Watching Inside Moves is like reading a great novel. Here is a movie in which the characters do not perform at the service of the plot but are given the chance to grow before our very eyes. These are people like you and me possessing the same flaws, emotions, dreams, and shattered hopes as any normal human being. Even in its happier scenes there is a suffocating veil of darkness that hangs over Inside Moves. Just like reality the moments when we are at our happiest can immediately be followed by moments that feel like getting punched in the stomach. Once you are invested in the plights of Roary, Jerry, Louise, and the many eclectic personalities that orbit around the smokey interiors of Max’s, you begin to identify with them and feel their joy and their pain. You can see how this disparate group of lost souls would gravitate to one another when the rest of the world has written them off as freaks and losers.
Despite the darker moments Inside Moves is still a very uplifting film that never goes for cheap emotional manipulation when a lesser film would do nothing but. Richard Donner is without comparison one of the best directors of popular entertainment to emerge since the beginning of the blockbuster era and his dedication to verisimilitude, the appearance of truth, has distinguished his films from most of the other major studio moneymakers released in the last three decades. So a novel like Inside Moves where the characters provide the engine that powers the narrative would seem a ideal fit for his particular directorial voice. Working from a screenplay by Valerie Curtin and Barry Levinson, Donner made a few changes from Todd Walton’s original novel that don’t damage the integrity of the characters and the story. In the novel Roary was a Vietnam veteran who was crippled during the war. Changing the character to a man who attempts suicide for no clear reason (although Roary suggests near the end of the movie that he did it because….well you’ll have to check it out for yourself) doesn’t disrupt Roary’s arc. The story is all about how he rebuilds his life and the lives of those around him, and that is ultimately the most important thing. Besides with John Savage cast in the role of Roary the movie would have risked existing in the shadow of Micheal Cimino’s Oscar-winning epic The Deer Hunter, which featured Savage in the role of…. a handicapped Vietnam veteran.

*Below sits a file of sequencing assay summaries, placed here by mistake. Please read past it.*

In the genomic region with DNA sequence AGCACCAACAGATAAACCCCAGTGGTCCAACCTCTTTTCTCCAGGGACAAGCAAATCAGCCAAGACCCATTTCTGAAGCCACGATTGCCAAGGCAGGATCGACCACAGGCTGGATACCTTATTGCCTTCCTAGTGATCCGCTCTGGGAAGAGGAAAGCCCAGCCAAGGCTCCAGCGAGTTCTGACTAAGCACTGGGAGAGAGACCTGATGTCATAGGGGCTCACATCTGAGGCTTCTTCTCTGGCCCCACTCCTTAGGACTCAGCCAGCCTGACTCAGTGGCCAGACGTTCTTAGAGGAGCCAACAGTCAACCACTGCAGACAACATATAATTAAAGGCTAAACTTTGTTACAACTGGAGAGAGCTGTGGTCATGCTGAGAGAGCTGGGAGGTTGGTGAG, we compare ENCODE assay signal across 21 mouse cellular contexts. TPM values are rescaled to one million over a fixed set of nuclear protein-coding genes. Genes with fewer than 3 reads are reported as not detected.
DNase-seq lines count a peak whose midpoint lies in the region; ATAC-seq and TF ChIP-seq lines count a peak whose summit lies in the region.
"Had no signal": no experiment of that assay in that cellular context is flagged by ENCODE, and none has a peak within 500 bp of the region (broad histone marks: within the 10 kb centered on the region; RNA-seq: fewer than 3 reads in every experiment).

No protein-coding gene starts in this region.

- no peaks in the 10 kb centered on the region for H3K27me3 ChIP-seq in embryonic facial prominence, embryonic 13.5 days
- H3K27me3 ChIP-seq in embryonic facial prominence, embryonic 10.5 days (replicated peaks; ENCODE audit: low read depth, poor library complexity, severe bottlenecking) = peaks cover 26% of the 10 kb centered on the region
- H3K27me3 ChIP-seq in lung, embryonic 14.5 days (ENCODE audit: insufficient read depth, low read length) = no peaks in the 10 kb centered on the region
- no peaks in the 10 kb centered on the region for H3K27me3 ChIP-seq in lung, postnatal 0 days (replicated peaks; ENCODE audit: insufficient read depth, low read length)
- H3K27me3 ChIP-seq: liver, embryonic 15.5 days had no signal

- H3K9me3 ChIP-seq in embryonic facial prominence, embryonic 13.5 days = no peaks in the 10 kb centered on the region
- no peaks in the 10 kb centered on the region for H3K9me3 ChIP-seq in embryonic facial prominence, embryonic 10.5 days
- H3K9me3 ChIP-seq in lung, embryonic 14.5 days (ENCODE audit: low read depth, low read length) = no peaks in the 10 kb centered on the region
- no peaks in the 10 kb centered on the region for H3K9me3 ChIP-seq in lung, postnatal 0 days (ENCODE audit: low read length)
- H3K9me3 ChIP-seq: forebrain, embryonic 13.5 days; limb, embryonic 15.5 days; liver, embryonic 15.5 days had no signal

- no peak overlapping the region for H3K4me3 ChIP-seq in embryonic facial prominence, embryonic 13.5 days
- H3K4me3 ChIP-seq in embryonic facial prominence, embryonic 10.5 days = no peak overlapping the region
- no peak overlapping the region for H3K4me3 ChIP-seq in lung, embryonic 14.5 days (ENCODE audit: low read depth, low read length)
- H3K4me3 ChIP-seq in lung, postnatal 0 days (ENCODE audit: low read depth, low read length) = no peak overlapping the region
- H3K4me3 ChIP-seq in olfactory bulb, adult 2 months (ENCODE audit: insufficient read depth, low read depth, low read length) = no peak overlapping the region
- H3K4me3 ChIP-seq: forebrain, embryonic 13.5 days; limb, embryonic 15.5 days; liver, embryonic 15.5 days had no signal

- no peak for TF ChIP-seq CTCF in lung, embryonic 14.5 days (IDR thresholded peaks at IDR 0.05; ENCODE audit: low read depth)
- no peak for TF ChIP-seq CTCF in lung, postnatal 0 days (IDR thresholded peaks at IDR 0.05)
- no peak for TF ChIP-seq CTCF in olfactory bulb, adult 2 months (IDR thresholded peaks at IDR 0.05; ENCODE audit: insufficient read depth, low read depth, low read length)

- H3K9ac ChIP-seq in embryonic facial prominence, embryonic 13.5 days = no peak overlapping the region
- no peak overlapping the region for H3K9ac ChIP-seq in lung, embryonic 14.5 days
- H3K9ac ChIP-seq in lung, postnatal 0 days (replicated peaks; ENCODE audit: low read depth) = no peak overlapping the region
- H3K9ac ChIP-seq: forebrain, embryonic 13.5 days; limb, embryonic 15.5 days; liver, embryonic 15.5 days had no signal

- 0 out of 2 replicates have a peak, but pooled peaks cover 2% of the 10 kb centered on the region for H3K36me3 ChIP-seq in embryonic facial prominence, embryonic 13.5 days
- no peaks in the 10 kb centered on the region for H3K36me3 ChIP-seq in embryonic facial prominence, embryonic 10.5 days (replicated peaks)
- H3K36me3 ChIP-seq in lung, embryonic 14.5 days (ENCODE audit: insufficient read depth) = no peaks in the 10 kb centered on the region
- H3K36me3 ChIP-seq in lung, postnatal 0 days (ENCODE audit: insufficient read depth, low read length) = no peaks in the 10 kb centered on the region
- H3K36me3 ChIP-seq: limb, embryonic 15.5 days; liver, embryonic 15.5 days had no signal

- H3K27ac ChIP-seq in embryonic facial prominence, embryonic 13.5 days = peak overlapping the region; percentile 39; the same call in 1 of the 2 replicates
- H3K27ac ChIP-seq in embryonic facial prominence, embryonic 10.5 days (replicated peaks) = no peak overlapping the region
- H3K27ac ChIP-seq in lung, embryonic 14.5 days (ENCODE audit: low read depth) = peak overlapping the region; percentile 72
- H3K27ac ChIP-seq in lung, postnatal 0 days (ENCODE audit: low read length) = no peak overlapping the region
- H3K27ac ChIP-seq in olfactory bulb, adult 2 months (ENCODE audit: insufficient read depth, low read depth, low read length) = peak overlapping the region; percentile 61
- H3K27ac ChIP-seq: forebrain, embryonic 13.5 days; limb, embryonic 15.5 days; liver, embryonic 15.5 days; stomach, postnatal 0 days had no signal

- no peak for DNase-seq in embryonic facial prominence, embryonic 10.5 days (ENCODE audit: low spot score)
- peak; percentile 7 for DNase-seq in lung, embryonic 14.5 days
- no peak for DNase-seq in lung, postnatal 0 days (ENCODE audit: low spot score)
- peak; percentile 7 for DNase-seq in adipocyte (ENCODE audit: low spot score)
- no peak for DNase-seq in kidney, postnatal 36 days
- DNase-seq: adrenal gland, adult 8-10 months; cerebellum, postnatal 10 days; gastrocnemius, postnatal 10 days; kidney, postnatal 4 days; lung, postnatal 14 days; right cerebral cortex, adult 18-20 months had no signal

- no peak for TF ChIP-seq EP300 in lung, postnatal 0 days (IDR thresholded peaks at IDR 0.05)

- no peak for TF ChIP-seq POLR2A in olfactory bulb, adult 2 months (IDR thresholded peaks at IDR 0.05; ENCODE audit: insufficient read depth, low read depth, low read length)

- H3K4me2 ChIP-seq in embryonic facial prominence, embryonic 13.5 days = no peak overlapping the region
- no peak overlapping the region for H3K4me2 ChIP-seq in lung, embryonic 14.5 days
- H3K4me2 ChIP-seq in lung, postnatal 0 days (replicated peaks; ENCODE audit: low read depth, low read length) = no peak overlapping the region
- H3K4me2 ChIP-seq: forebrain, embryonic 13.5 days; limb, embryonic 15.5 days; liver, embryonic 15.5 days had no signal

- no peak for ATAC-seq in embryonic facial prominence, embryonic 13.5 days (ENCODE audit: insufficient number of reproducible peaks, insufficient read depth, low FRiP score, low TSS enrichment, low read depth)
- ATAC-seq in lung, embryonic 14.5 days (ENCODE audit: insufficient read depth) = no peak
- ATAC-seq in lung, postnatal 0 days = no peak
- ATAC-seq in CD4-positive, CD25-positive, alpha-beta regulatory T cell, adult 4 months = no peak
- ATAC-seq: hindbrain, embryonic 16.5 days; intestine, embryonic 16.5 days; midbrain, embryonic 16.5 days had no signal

The movie is a joy to watch but some of its more harsher moments definitely hit home. Jerry’s complicated affair with Anne is sadly driven by unrequited love. Maybe the woman loves him, but she’s too fucked up to know what she wants and the only way she can return his affection is by taking money from him and getting him beaten by her less savory associates. I think a lot of us have been in that same position and it sucks. Roary’s suicide attempt at the beginning has a strange beauty to it, like we’re watching time brought to a halt. Something I noticed during the scene was its resemblance to the building jump scene from the original Lethal Weapon. There are moments of pure magic in Inside Moves, and best of all these moments feel earned. The Christmas dance at Max’s, Jerry’s one-on-one game with Alvin Martin, Roary and Louise’s first kiss, and especially the final scene that eschews the downbeat attitude of the Vietnam/Watergate era and leaves us with a laugh and a cheer that never feels false.